JOOLA Infinity Balance Review
The JOOLA Infinity Balance is the cheapest pre-assembled paddle of the JOOLA Infinity range of table tennis bats. With similar levels of speed, spin, and control, it best fits allround players who like to play both offensively and defensively.
It also costs significantly less than most custom table tennis paddles and could be a great buy for someone who is not yet ready to spend hundreds of dollars on a paddle and wants a bat that provides good value for money.
We were fortunate enough to get our hands on the Infinity Balance courtesy of Megaspin. We then tested it out in all areas of the game to see what we liked and what we didn’t. Here’s our honest review.
Table of Contents
· Class – OFF
· Plies – 7W
· Rubber – Micron
· Sponge thickness – 2.1mm
· Blade thickness – 5.7mm
· Handle type – Flared
· Weight – 179g
· ITTF Approved? – Yes
· Price – $
· Our rating – 7.5
JOOLA Infinity Balance Construction
The JOOLA Infinity Balance table tennis racket is a paddle from JOOLA’s pre-assembled bat line. This means you are getting a complete bat with a specially selected blade and rubbers.
Unlike many cheaper paddles, which do not specify their construction, JOOLA details the wood it uses for the Infinity Balance. This cements the fact that the Infinity Balance is a quality blade. It uses Limba, Koto, Ayous, and Kiri, measuring 5.7mm in width. The bat uses a flared handle.
Limba: Obtained from the Terminalia Superba tree. Limba wood is soft and provides control. Yet, despite this softness, it can make a blade feel hard when paired with other veneers. Limba is rather flexible, making it easier to produce spin. Limba also has satisfying acoustic properties and can produce a nice clicky sound when looping.
Koto: A soft wood often found in the outer plies. Its stiffness makes it well-suited for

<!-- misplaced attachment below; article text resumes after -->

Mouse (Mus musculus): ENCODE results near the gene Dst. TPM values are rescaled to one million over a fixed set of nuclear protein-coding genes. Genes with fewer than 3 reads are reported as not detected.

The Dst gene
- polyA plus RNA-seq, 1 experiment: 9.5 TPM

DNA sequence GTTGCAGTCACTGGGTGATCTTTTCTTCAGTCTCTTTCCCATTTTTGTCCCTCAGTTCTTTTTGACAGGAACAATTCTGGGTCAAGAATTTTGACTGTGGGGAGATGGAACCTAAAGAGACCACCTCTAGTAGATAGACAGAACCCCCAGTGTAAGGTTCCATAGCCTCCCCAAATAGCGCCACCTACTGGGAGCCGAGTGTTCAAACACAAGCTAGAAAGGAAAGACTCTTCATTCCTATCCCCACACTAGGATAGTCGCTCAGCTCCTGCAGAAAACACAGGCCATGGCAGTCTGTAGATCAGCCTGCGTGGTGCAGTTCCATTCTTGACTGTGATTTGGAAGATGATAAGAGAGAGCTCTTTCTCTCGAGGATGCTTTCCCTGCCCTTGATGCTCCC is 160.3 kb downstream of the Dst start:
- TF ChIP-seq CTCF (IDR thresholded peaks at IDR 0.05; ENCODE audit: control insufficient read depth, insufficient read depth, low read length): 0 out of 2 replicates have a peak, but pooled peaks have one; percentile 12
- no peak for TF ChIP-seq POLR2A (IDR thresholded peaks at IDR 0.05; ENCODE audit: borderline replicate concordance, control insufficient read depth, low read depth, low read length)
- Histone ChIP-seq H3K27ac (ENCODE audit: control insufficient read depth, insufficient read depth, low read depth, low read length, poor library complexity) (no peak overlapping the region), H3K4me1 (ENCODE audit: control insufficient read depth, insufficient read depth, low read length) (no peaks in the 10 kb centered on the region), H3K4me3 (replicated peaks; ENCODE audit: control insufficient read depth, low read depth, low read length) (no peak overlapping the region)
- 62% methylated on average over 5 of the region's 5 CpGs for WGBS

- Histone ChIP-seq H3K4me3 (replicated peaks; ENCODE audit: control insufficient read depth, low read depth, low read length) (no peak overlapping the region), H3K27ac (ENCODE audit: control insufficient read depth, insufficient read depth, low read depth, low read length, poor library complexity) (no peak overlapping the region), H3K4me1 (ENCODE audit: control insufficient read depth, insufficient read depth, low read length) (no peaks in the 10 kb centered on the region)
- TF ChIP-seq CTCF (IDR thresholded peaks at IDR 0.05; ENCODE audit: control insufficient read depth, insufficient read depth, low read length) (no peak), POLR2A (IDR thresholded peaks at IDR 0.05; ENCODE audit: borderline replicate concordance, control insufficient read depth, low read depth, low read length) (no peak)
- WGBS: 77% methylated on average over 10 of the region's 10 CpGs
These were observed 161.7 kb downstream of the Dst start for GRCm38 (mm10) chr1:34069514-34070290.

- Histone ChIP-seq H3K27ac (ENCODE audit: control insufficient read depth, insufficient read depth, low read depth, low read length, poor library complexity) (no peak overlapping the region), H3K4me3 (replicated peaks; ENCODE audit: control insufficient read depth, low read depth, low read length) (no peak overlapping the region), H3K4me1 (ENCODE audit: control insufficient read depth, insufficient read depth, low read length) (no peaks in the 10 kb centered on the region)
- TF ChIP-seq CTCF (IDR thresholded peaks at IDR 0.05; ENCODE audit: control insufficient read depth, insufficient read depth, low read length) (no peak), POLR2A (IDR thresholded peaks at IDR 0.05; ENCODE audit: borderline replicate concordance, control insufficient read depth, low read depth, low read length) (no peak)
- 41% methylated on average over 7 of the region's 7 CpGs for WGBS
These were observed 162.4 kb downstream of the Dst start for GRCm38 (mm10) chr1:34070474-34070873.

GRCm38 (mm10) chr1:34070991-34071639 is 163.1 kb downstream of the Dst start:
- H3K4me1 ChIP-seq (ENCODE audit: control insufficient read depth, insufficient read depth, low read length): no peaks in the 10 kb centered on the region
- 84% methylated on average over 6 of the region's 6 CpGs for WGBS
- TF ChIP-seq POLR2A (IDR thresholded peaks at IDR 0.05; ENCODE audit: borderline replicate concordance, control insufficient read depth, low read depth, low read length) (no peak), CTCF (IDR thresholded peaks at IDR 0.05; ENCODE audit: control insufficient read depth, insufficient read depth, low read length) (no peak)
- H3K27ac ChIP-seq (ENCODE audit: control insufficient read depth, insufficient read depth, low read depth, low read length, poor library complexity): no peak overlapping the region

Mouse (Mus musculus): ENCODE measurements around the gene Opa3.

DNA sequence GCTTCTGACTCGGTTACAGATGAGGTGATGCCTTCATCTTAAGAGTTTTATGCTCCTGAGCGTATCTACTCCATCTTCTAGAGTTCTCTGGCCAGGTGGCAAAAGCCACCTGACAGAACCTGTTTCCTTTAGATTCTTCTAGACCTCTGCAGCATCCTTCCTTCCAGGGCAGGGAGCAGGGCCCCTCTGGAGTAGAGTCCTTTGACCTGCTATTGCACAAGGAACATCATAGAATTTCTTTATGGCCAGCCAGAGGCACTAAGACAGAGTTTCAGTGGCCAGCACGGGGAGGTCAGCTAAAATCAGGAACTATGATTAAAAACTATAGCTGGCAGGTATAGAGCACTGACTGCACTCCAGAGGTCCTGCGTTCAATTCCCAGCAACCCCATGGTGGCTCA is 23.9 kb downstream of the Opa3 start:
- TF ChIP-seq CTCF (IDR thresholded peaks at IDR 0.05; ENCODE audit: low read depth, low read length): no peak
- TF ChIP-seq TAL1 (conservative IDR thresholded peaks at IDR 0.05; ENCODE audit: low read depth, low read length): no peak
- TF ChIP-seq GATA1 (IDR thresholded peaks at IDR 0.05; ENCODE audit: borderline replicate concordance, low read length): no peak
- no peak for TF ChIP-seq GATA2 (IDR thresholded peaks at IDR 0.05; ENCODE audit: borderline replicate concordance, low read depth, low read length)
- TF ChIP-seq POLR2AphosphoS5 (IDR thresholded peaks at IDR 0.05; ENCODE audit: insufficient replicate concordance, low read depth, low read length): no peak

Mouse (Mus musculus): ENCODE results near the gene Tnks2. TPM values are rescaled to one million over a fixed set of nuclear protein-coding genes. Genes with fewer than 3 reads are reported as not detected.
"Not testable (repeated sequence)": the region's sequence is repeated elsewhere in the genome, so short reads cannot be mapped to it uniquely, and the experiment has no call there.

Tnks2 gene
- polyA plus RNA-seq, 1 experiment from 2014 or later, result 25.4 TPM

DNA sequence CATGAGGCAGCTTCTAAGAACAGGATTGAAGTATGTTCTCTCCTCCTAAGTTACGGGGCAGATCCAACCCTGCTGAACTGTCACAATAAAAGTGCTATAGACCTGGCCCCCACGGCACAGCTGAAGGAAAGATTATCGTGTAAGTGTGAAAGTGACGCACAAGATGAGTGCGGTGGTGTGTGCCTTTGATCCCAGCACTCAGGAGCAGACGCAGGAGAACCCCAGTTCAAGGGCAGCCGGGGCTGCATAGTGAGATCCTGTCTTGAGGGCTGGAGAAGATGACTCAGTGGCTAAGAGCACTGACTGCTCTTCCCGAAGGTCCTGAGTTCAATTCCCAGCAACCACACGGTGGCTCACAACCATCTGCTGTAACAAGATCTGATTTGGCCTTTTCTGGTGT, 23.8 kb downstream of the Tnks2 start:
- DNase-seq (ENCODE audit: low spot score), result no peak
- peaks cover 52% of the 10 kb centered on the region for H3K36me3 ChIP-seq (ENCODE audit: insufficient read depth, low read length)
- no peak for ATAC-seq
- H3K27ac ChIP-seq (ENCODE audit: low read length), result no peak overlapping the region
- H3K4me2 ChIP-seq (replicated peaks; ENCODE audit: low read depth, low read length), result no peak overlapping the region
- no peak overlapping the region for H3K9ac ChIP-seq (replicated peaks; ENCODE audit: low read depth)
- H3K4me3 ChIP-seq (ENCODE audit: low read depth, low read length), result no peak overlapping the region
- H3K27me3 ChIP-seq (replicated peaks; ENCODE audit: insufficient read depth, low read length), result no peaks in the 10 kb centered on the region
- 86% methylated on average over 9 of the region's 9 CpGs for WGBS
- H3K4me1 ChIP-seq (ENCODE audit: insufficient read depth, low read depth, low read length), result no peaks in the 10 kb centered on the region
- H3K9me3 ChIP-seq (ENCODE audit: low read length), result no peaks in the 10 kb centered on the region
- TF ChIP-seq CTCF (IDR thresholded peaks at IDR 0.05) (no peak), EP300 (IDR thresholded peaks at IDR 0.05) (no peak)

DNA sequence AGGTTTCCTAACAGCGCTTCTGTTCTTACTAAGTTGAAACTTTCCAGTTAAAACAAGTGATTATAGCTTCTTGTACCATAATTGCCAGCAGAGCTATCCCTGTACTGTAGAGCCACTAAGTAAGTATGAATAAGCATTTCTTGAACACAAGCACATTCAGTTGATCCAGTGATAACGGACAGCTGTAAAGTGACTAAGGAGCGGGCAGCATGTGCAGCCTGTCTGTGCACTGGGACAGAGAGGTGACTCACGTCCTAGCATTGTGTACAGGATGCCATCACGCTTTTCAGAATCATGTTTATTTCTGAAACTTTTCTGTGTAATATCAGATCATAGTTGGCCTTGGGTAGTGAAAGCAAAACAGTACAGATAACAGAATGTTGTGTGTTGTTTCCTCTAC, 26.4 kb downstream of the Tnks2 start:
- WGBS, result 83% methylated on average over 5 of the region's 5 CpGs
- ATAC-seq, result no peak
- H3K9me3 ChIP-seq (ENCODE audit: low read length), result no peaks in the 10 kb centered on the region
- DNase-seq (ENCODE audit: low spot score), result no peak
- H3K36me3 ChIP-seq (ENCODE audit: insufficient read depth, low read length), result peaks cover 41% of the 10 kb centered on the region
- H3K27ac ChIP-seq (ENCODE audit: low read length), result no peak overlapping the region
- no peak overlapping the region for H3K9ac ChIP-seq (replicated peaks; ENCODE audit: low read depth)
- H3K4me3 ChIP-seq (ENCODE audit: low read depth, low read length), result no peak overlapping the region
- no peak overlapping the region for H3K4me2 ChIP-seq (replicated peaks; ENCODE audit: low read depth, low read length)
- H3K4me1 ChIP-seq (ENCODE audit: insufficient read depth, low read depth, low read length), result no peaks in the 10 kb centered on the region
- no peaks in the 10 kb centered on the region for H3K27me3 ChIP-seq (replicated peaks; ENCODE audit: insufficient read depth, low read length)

a fast countering game.
Ayous: Commonly found in blade cores. Ayous is soft, lightweight, and flexible.
Kiri: Also found commonly in the core. Very common among Butterfly blades that are manufactured in Japan. Kiri is soft and lightweight. However, it is harder and heavier than Balsa.
The JOOLA Infinity racket uses Micron rubbers. Formerly, the bat used Method 38 rubbers. Micron is a traditional inverted style rubber that is smooth. The sponge thickness is 2.1mm. Generally, this thickness suits a fast attacking style.
JOOLA Infinity Balance Pros
- Great value for money
- Good looping
- Fast smashes
It’s pretty impressive what JOOLA has managed to pack into such a cheap bat. It’s clear you are getting great bang for your buck with the Infinity Balance. It performs well in virtually all areas of the game, and to me, it perfectly suits intermediate players.
Its 7-ply all-wood composition is the perfect stepping stone from 5-ply all-wood to 7-ply carbon-composite blades. This helps preserve feeling and increase pace while not to the extent that it is too quick to handle. Of course, advanced players still might love this bat too. I just find that as quick as the game is these days, many advanced players seek the fastest and spinniest equipment they can get their hands on. And the Infinity Balance is not it. But players who do not follow this trend may very well love this bat.
I felt that I had a lot of control in every facet of the game with the Infinity Balance, even for my smashing, where the blade’s pace is most noticeable. I didn’t make too many mistakes, and I could kill the ball pretty much as I pleased. I also could easily switch to looping where I felt right at home.
As an intermediate player, you may already be looping to some degree or looking to implement it into your game. The Infinity Balance offers a nice controlled loop with good spin and speed. It’s a level I think most intermediate players will be able to handle. Any faster, and it would probably be a better fit for advanced players.